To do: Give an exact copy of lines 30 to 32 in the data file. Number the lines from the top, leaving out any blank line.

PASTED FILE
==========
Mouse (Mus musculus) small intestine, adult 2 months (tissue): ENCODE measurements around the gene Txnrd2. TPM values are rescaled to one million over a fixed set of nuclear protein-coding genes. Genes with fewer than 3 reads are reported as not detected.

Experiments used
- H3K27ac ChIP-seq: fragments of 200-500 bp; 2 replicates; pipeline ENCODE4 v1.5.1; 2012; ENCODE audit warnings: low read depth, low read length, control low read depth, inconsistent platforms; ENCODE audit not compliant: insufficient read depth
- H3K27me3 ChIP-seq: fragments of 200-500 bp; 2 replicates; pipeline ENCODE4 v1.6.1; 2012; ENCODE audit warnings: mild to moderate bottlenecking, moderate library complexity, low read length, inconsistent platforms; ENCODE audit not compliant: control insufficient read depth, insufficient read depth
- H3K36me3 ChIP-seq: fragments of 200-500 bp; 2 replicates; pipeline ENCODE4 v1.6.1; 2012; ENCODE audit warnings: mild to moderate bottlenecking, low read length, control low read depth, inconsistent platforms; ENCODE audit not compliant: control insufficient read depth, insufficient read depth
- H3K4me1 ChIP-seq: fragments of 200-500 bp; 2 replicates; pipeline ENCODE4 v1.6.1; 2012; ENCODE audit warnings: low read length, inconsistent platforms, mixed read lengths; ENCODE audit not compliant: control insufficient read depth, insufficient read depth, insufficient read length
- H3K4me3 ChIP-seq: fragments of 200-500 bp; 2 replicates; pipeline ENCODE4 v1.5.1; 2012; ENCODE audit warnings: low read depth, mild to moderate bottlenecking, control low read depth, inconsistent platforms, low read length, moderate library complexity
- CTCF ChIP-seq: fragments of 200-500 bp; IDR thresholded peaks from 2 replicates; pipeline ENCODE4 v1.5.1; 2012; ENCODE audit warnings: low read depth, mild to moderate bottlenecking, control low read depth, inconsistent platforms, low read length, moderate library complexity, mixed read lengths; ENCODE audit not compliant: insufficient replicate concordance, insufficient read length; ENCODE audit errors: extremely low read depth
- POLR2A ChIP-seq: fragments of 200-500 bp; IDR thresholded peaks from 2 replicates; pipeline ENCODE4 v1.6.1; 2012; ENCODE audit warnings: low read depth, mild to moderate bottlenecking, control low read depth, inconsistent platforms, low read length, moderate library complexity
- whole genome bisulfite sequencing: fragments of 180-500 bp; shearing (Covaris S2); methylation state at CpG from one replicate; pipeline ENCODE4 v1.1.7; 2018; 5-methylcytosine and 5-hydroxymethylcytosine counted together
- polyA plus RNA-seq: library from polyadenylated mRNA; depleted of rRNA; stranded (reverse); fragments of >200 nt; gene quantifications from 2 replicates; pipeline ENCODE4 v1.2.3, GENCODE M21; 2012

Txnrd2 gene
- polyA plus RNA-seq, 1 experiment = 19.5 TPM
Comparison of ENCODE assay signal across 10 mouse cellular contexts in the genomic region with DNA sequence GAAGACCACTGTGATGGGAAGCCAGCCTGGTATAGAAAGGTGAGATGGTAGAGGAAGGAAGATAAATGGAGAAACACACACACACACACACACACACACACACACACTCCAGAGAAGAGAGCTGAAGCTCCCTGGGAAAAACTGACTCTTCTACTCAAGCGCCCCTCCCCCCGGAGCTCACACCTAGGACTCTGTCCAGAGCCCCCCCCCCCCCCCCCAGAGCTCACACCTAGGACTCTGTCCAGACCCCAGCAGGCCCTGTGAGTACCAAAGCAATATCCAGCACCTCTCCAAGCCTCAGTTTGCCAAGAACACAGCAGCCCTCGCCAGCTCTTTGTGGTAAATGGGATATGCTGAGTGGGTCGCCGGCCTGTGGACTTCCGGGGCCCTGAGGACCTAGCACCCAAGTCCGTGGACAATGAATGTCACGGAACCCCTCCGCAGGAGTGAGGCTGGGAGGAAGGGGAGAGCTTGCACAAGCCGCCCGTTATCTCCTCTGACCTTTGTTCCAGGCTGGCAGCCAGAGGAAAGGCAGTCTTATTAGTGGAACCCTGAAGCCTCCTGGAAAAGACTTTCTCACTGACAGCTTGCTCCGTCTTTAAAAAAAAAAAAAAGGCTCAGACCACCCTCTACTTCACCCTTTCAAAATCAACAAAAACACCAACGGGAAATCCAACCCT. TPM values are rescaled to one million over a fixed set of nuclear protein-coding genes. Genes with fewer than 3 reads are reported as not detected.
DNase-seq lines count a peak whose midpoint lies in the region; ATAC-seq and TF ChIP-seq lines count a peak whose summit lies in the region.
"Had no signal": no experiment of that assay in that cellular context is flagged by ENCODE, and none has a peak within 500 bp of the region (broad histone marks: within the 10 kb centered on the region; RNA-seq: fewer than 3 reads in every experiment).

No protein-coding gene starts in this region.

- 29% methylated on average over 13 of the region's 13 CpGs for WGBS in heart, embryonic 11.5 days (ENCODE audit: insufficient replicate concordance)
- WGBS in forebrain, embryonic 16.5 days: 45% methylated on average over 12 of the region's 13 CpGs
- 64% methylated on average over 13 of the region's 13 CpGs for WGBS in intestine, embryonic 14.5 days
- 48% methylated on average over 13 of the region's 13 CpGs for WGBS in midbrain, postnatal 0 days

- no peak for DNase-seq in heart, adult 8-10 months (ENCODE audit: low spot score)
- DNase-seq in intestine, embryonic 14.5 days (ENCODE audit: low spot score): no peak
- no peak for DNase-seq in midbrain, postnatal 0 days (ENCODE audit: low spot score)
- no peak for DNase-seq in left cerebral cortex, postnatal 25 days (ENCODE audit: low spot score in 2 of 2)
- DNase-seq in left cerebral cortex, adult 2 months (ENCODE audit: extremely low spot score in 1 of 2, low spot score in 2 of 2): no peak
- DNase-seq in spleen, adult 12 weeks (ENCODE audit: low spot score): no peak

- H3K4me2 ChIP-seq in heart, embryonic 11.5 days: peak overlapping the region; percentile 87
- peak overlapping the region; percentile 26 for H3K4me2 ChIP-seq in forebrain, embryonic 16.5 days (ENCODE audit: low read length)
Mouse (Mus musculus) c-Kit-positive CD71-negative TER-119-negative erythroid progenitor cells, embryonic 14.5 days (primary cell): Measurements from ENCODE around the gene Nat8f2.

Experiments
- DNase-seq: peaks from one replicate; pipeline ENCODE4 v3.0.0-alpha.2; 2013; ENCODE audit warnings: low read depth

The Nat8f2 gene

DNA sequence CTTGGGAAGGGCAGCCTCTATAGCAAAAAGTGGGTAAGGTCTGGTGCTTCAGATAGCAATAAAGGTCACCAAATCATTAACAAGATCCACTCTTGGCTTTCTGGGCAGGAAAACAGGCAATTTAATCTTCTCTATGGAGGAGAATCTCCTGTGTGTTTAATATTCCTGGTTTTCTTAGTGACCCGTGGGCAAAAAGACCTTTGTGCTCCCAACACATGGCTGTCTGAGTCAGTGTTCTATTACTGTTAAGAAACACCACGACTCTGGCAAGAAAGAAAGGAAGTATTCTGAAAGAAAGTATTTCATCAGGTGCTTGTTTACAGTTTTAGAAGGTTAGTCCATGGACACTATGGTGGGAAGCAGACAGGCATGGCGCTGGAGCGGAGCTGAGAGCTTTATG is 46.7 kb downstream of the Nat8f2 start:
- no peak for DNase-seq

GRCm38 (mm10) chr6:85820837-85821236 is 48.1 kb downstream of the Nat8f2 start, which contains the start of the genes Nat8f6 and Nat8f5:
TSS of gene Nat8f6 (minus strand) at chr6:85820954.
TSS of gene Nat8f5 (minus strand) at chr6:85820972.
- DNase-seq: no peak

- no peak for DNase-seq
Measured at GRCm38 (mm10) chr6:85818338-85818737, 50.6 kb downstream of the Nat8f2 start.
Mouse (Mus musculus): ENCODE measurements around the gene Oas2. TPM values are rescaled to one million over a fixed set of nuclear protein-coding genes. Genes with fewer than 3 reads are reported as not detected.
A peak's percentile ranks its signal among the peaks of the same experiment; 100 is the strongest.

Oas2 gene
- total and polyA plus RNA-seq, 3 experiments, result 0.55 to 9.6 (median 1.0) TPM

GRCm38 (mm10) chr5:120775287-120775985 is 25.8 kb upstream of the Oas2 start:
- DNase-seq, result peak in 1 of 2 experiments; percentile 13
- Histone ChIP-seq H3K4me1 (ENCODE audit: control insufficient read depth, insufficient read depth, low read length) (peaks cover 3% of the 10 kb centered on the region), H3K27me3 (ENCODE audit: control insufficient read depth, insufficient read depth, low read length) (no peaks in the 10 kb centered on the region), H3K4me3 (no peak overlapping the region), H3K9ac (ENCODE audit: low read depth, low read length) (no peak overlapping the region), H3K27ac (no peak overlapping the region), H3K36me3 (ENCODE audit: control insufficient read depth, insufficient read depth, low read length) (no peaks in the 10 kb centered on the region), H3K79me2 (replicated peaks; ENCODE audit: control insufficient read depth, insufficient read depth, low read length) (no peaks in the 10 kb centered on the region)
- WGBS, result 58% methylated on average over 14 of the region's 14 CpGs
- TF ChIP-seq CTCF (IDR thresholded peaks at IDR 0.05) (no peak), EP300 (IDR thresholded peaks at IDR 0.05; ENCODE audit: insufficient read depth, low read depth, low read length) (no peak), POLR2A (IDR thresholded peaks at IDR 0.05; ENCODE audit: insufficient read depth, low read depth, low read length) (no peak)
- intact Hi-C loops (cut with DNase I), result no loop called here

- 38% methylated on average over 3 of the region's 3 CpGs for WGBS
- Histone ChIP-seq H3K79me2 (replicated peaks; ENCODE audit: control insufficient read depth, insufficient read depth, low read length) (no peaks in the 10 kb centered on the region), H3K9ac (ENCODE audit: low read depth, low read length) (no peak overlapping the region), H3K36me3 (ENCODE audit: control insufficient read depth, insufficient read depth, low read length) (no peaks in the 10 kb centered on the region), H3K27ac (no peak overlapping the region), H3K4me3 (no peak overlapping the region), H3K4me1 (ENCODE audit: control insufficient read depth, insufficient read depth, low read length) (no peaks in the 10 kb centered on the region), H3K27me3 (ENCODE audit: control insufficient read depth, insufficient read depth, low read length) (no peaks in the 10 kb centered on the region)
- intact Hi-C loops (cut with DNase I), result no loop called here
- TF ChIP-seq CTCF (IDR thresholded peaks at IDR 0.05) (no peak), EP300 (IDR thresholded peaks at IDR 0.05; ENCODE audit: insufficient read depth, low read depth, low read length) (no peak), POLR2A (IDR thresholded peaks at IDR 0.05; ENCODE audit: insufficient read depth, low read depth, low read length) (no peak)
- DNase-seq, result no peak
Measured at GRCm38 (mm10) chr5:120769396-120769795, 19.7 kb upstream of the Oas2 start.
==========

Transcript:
Mouse (Mus musculus) c-Kit-positive CD71-negative TER-119-negative erythroid progenitor cells, embryonic 14.5 days (primary cell): Measurements from ENCODE around the gene Nat8f2.

Experiments
- DNase-seq: peaks from one replicate; pipeline ENCODE4 v3.0.0-alpha.2; 2013; ENCODE audit warnings: low read depth